RocketNIA.com > Programming Techniques

Sometimes in the middle of a forum discussion, I find an opportunity to go off on a lesser-known topic I find particularly interesting, or one I've pursued extensively in the past. But even for people who've read my posts, it might be hard to distinguish my personal passions from other, more context-sensitive recommendations I make. So here's some pure, unsolicited enthusiasm, in the form of a list of projects I've worked on and the approaches they exemplify.

Project: Era

A module system for cross-platform programs. This project is incomplete, but the roadmap toward a first usable version seems straightforward.

Meaning-preserving modularity

Software updates are frequent—and frequently frustrating, as they discontinue entire features, introduce bugs, or merely change some incidental details that other systems shouldn't have depended upon... but did.

Mathematics tames this problem pretty well. A mathematical field might drift away from one methodology and toward another, but that doesn't make the old material any less rigorous.

I propose we develop our software so that it uses hard-to-break techniques to keep itself well-defined in the face of external changes. If a program's "import" criteria determine a mathematically unique entity, but do so in a nonconstructive way, then the implementation (construction) of that entity can be maintained as a separate module. If a program's imports refer to a cryptographically identifiable author, then the imported definitions are almost certainly going to be unique unless there's been an intentional attack or the author has made a mistake.

If a program's imports just refer to some simple author identifier string, then name collisions are quite possible, just as they are with the module systems in common use today. My goal isn't to stop us from building systems with flimsy imports like this, but to make it stand out as a red flag.

Era is my implementation of this kind of module system. Furthermore, Era will be platform-independent; if differences between platforms exist, they'll be represented as different sets of always-installed modules.

Weak expressiveness, strong meta-theoretical usefulness

I believe the programmers of the future will know what they need better than we do, and therefore any long-lived tool must be flexible enough to encompass their needs.

Many language designers use that reasoning as justification to make their languages very expressive, emphasizing such features as reflection, late binding, self-modifying code, and code generation.

At this point I use this reasoning as justification to prohibit programs from breaking through module boundaries. Programmers should have the ability to publish modules which other programmers don't have the ability to misuse. This way they can develop improved versions without fear that some users rely on petty internal details.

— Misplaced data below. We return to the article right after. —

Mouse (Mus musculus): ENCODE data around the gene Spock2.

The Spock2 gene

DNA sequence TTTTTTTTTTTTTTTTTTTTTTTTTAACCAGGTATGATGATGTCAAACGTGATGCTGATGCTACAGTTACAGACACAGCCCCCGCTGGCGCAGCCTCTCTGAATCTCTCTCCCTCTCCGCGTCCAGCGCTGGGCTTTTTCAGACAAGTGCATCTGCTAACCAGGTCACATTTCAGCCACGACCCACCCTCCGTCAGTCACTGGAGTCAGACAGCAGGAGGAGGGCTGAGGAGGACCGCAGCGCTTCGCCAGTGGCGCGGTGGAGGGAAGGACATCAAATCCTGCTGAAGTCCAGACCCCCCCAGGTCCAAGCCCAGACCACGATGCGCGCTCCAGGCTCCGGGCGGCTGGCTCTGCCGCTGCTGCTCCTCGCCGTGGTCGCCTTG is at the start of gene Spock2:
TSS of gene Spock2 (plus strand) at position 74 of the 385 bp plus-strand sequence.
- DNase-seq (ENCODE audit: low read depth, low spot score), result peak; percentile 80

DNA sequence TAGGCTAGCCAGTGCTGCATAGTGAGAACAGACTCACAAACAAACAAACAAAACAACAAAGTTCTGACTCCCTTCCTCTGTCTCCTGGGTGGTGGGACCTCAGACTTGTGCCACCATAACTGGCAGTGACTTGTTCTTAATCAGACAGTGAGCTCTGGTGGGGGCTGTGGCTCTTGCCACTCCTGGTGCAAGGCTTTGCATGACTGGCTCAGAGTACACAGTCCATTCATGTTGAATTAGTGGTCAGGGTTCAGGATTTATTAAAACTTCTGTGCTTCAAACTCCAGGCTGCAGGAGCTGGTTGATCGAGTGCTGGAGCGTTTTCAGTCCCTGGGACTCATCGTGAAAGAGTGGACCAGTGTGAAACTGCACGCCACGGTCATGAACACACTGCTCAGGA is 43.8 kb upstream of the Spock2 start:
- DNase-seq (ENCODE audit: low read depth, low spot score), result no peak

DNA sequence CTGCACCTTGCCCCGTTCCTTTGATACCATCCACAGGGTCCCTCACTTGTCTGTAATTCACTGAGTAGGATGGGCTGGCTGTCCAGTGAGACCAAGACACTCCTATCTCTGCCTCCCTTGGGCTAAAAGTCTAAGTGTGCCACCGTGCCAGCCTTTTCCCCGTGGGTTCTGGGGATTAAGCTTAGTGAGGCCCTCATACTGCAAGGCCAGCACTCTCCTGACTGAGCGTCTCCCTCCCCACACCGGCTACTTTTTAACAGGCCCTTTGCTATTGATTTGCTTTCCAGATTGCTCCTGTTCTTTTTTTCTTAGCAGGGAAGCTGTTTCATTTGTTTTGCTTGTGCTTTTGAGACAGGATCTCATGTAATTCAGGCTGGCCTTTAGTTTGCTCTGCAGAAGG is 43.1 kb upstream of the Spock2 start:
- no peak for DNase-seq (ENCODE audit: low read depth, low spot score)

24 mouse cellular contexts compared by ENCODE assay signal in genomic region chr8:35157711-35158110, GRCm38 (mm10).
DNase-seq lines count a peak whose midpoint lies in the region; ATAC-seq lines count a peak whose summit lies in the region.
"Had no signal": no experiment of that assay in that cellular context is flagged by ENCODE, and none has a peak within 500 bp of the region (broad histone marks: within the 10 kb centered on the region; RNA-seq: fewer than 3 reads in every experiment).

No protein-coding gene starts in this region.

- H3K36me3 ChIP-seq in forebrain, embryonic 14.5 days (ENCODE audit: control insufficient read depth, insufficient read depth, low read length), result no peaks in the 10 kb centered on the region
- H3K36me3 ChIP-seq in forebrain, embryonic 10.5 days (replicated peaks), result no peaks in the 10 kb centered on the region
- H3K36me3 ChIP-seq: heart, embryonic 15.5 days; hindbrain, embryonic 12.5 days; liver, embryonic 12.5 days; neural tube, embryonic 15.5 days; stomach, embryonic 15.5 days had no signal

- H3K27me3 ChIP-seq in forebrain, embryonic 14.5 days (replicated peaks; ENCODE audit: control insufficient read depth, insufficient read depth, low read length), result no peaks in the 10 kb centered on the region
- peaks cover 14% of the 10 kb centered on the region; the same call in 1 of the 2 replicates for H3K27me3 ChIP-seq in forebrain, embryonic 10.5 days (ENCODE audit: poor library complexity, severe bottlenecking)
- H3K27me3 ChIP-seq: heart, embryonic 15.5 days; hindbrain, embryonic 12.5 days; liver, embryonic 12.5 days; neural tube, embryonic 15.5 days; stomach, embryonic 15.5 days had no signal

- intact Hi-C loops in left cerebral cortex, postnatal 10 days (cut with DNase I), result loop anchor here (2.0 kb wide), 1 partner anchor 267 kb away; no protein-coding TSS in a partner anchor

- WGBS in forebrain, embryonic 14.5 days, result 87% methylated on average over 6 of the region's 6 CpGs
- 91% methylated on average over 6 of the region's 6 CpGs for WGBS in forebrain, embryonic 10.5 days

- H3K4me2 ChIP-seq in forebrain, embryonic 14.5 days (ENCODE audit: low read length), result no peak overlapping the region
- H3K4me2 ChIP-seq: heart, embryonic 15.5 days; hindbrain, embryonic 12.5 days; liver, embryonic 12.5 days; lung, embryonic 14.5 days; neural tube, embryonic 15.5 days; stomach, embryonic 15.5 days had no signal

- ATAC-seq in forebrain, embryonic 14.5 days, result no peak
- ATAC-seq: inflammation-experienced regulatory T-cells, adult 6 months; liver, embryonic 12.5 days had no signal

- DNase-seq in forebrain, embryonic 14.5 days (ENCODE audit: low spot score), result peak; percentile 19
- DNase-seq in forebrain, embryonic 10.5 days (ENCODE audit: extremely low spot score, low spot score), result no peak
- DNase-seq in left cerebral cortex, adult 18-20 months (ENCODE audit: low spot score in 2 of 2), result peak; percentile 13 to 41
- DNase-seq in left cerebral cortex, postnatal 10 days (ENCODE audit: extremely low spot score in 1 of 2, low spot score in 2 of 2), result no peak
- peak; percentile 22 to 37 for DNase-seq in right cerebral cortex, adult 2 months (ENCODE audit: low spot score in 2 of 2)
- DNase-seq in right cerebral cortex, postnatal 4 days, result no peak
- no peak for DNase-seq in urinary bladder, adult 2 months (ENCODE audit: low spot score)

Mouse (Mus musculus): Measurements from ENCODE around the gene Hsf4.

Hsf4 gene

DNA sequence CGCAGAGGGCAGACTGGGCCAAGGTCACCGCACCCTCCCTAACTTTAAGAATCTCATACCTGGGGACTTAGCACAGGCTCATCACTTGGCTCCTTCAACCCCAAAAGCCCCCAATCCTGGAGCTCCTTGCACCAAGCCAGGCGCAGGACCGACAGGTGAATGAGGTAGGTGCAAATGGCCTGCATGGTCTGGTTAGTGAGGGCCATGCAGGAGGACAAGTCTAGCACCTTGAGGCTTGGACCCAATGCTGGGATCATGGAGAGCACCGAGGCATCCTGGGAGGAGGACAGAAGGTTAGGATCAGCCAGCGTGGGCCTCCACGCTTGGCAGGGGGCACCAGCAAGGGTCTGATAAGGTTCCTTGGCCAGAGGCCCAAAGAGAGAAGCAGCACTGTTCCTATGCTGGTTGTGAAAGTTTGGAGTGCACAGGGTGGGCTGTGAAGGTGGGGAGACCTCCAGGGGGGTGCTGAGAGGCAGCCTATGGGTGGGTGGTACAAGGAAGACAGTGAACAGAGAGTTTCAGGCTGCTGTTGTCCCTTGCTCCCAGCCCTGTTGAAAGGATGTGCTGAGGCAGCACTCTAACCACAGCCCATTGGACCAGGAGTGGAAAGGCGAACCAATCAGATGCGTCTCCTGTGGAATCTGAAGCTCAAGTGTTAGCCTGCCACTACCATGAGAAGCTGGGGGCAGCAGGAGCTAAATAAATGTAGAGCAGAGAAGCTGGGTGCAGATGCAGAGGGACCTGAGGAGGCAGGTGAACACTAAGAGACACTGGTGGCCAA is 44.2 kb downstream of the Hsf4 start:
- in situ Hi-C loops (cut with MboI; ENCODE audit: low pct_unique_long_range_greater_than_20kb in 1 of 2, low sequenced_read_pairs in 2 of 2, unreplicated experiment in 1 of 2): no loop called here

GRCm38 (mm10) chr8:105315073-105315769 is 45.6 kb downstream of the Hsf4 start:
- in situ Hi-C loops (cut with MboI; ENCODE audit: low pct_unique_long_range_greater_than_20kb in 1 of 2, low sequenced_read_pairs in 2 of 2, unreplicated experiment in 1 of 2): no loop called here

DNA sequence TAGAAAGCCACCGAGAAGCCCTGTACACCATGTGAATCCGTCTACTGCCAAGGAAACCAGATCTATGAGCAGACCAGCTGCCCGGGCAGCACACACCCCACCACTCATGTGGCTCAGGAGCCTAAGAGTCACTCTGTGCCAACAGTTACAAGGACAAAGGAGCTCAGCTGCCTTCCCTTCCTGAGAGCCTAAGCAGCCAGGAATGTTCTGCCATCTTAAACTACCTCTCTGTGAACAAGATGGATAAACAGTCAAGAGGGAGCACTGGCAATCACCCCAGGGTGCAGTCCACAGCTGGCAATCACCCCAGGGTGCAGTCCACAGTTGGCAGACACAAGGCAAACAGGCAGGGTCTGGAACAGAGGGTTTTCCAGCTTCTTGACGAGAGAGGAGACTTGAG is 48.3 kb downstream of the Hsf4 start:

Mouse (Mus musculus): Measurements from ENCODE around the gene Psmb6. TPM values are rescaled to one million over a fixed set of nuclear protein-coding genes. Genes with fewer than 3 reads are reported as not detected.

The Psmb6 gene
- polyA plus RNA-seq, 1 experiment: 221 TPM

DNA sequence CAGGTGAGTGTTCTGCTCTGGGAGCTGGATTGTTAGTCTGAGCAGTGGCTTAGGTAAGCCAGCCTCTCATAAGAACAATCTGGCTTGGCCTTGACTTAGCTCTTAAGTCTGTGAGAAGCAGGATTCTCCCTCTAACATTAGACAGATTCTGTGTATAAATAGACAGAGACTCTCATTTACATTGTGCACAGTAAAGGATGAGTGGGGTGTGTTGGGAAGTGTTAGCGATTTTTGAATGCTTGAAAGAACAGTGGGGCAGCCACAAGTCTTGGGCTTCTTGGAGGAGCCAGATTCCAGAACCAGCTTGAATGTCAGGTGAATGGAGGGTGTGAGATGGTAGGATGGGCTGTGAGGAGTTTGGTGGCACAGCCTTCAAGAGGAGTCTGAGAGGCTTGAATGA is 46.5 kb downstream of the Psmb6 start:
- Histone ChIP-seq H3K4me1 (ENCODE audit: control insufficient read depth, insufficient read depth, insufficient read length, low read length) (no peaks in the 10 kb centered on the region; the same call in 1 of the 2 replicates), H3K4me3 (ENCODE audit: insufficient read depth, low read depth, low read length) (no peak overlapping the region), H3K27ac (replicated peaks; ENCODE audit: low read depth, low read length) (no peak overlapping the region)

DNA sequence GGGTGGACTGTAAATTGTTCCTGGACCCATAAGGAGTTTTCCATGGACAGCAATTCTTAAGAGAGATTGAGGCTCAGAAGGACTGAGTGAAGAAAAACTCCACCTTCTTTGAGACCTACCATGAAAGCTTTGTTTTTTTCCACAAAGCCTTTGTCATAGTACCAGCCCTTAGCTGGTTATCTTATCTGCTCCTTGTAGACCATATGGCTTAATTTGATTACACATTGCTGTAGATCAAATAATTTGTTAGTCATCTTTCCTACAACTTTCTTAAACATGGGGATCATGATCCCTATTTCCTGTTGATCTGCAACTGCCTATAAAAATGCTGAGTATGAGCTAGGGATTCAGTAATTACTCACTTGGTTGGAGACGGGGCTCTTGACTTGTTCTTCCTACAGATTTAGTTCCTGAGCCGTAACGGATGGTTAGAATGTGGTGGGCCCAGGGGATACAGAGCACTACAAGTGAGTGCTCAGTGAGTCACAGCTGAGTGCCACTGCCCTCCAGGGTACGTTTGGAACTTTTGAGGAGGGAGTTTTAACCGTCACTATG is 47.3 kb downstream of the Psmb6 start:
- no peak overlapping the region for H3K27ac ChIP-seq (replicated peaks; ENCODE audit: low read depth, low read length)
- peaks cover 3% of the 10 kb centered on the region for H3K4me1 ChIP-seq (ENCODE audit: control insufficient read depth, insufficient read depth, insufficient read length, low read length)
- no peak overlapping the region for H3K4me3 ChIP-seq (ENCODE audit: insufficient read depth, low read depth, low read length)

I think this is point of view is essential for developing a meaning-preserving module system. I'm making Era's most primitive operations very inexpressive, so that I can rigorously guarantee meaning-preserving modularity. I even hope to make it significantly less expressive than at least one well-established proof assistant (e.g. Coq, Agda, or Twelf), so that people writing proofs or verified software can share their code as Era modules. (We'll see how well I succeed at that.)

I also tend to deemphasize expressiveness when I'm thinking about potential IDE support or pondering the idea of a language for writing drama-managed interactive stories.

Project: Underreact

A framework for reactive programming in JavaScript.

Reactive demand programming

David Barbour has been building a programming model he calls reactive demand programming (RDP), and Underreact is my implementation of this model.

RDP is a reactive model, where instead of functions transforming values, we have behaviors transforming time-varying signals. Unlike other popular reactive models (namely functional reative programming (FRP)), RDP rejects instantaneous events, feedback loops, and local integration/accumulation operators, and it goes out of its way to permit behaviors to have side effects (prolonged over time) and a first-class distributable representation. RDP also ensures outputs are equal in duration to inputs ("duration coupling"), which makes it easier to trace them back an original cause and easier to let off the gas.